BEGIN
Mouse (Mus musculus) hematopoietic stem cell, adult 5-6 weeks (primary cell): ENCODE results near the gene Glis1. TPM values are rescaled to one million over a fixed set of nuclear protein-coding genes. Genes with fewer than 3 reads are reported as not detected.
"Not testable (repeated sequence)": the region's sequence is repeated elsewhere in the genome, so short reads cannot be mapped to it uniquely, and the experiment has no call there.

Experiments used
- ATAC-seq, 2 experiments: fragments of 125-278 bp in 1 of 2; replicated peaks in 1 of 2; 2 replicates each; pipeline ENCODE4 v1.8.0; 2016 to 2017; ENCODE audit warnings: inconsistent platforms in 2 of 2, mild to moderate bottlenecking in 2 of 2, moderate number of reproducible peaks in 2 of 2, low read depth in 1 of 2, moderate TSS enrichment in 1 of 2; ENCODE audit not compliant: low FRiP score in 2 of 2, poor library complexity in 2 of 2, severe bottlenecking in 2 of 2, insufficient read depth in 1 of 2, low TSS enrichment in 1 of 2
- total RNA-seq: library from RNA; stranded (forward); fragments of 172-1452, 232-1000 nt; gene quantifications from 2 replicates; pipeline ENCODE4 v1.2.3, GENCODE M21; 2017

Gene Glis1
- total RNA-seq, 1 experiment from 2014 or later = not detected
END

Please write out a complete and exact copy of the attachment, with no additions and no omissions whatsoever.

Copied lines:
Mouse (Mus musculus) hematopoietic stem cell, adult 5-6 weeks (primary cell): ENCODE results near the gene Glis1. TPM values are rescaled to one million over a fixed set of nuclear protein-coding genes. Genes with fewer than 3 reads are reported as not detected.
"Not testable (repeated sequence)": the region's sequence is repeated elsewhere in the genome, so short reads cannot be mapped to it uniquely, and the experiment has no call there.

Experiments used
- ATAC-seq, 2 experiments: fragments of 125-278 bp in 1 of 2; replicated peaks in 1 of 2; 2 replicates each; pipeline ENCODE4 v1.8.0; 2016 to 2017; ENCODE audit warnings: inconsistent platforms in 2 of 2, mild to moderate bottlenecking in 2 of 2, moderate number of reproducible peaks in 2 of 2, low read depth in 1 of 2, moderate TSS enrichment in 1 of 2; ENCODE audit not compliant: low FRiP score in 2 of 2, poor library complexity in 2 of 2, severe bottlenecking in 2 of 2, insufficient read depth in 1 of 2, low TSS enrichment in 1 of 2
- total RNA-seq: library from RNA; stranded (forward); fragments of 172-1452, 232-1000 nt; gene quantifications from 2 replicates; pipeline ENCODE4 v1.2.3, GENCODE M21; 2017

Gene Glis1
- total RNA-seq, 1 experiment from 2014 or later = not detected